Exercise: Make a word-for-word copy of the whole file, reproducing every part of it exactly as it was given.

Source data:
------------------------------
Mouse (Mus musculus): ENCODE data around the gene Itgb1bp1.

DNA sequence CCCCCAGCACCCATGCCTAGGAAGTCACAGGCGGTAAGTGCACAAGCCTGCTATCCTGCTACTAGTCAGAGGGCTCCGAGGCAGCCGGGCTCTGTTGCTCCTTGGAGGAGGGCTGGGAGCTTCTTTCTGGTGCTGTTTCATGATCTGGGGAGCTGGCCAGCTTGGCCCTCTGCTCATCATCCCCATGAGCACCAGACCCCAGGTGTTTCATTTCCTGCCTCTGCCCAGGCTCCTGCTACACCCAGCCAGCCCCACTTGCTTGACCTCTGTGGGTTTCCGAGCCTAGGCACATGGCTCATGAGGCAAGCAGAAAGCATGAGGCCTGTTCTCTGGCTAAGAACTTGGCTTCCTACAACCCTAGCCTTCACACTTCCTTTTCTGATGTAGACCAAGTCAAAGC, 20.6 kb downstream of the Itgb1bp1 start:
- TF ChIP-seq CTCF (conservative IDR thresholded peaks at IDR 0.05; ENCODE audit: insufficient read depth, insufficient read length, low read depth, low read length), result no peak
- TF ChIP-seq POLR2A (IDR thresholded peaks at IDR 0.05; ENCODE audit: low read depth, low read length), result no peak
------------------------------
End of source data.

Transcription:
Mouse (Mus musculus): ENCODE data around the gene Itgb1bp1.

DNA sequence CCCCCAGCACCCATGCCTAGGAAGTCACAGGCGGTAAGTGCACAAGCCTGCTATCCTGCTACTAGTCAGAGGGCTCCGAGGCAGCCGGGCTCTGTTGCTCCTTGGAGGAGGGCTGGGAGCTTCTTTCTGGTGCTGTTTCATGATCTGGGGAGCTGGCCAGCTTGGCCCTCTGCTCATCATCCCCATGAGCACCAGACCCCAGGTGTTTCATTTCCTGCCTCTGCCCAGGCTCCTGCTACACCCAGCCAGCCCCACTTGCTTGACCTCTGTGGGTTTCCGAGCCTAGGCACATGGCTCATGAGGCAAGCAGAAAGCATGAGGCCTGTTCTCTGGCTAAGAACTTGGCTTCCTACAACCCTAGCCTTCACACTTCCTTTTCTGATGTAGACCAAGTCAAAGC, 20.6 kb downstream of the Itgb1bp1 start:
- TF ChIP-seq CTCF (conservative IDR thresholded peaks at IDR 0.05; ENCODE audit: insufficient read depth, insufficient read length, low read depth, low read length), result no peak
- TF ChIP-seq POLR2A (IDR thresholded peaks at IDR 0.05; ENCODE audit: low read depth, low read length), result no peak